I write content that differentiates businesses, brands, and people. Art form? Superpower? A valuable skill, at the very least. See, the businesses that come across too self-serving, promotional, or generic put their digital credibility at risk. The ones that feel too straight and narrow—too corporate—just sound like every other wonk wonk wonk out there. Neither will do in the crowded and competitive place we call the internet.

That’s where I come in.

For more than ten years, I’ve helped businesses drive marketing, sales, and brand initiatives through standout content writing. My formula is rather simple:

  • Manage writing projects from start to finish. That means asking the right questions, interviewing SMEs and clients, and keeping everything on track for our deadline.
  • Put the audience in Rome, rather than showing them a map. I begin the style, depth, and research required to make the journey memorable.
  • Deliver polished, well- structured content assets with a strong pinch of SEO best practices, storytelling, and abstract thinking.

Can I write you a snazzy tagline, or a catchy video script? Sure. Outreach emails, sales pages, and ad copy? Absolutely. Hell, I can even edit your next novel. But I specialize in case studies, website copy, and no-fluff blog posts.


Along the way, I’ve put in the hours for a number of in-house copywriting and content marketing roles. My work for these companies includes hundreds of website copywriting assignments, case studies, ebooks, white papers, and blog posts. View my LinkedIn profile for a look at my full resume, professional recommendations, and content.


B.A. Russian & Eastern European Studies

Illinois Wesleyan University (2009)


Writers are so full of shit, sometimes. We slap our writing degrees onto About pages under braggy headers like “writing chops” and “behold my fancy education from ten years ago,” but we balk when the time comes to write something interesting about ourselves. At the risk of burying the lede, here’s the exact internet moment where my full-time freelance writing career officially began.

Mark that little doozy down, internet forensic historians of the future! That was September 2020, the month I decided to leave corporate America for good. In reality, that departure was the culmination of more than a decade of so-called side-hustle.

Up until November 2016, my freelance writing career was a mixed bag of miscellaneous internet writing assignments. The very first freelance writing assignment I found came by way of Craigslist—I wrote trivia questions at $5 a pop (not kidding). Since then I’ve churned out SEO blog posts for auto dealerships, written site copy for an adult store, and helped a lactation consultant revamp her web pages. A now defunct startup once paid me to write a historical piece about the Dryden District here in San Diego.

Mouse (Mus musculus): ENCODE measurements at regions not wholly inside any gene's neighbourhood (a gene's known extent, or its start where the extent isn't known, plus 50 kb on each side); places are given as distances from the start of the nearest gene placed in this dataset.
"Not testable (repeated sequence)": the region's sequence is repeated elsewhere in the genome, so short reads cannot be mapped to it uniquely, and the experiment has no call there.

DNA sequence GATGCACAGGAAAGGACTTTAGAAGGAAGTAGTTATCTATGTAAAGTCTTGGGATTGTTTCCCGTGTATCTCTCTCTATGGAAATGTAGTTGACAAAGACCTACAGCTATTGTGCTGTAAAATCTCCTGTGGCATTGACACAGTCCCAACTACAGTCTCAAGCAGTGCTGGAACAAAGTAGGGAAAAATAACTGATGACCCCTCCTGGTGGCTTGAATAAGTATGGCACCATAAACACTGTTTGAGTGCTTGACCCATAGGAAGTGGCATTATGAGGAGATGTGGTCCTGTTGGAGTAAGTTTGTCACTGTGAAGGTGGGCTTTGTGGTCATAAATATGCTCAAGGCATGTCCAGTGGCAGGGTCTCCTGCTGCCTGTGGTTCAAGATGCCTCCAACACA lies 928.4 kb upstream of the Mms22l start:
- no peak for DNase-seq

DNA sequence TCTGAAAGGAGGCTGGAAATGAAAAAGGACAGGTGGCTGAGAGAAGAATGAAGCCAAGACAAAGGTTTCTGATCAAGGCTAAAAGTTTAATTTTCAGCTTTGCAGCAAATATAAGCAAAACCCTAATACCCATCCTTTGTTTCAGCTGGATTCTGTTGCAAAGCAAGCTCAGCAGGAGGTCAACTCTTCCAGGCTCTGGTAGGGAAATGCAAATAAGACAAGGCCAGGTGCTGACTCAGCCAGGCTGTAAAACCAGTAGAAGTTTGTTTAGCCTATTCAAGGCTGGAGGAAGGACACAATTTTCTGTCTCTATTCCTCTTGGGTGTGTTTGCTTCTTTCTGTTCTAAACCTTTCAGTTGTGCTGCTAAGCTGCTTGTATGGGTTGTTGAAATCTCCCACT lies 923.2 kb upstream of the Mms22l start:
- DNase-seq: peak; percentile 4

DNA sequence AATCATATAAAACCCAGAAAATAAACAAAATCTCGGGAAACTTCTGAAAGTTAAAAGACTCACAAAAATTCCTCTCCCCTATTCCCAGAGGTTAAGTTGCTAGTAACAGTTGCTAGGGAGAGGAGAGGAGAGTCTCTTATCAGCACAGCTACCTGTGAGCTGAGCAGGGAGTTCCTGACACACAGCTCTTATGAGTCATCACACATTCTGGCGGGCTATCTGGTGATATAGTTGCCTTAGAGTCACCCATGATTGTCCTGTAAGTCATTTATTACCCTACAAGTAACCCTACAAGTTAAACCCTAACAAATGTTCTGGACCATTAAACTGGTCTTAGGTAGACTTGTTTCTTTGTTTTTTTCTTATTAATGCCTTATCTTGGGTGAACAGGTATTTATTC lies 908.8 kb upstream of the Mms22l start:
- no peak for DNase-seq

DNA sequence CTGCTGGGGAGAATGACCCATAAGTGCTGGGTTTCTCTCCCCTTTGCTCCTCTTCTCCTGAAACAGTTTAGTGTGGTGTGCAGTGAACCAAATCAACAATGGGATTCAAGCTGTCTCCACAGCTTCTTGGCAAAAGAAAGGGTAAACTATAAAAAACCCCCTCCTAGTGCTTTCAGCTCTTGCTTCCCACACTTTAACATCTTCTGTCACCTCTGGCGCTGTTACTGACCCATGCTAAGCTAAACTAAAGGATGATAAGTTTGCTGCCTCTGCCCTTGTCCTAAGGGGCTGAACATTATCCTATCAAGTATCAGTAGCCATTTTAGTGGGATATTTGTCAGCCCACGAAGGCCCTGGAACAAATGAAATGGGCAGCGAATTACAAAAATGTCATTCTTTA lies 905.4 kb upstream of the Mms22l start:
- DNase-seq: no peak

Then I decided to give Upwork a shot. Since then, the quality and quantity of freelance work has expanded dramatically. I’ve put together technical whitepapers for one of the largest IT companies in India, ebooks for a huge marijuana cultivator. I’ve secured a steady rotation of long-term clients, earned Top Rated Plus Status, and completed hundreds of jobs.

All of this while holding three in-house writing roles across those ten years. Technical writing at ESET North America. Copywriting for Welk Resorts (yes, that Welk Resorts). And Content Strategy for MindTouch (now part of NICE inContact).


Of course, you spend enough time with one foot in, one foot out, and eventually you reach decision time. A breaking point, for some. For me, I’d built things up enough on the side where my side business started talking to me all the time. It started talking smack at my in-house business, too. It got louder and louder.

Being a full-time freelance writer wasn’t always my dream. As a kid growing up in Chicago, I wanted to be a meteorologist like my idol Jerry Taft (rest in peace). After coming home from a year in Bratislava, Slovakia, I thought I might put my Slovak language skills to use by entering the forieng service. For years, I wrote and published short stories under the pseudonym Anthony Martin.

At one point, I even thought I was going to be a professional football player.

To say I’ve given up on some of those dreams would be a lie. Hope springs eternal. The point is, I’ve had the great privilege of being close to big ideas, problems, successes, addictions, recoveries, gigs, jobs, and places. Above all, I’ve been lucky to meet big people with big beautiful hearts.

Here’s to many more.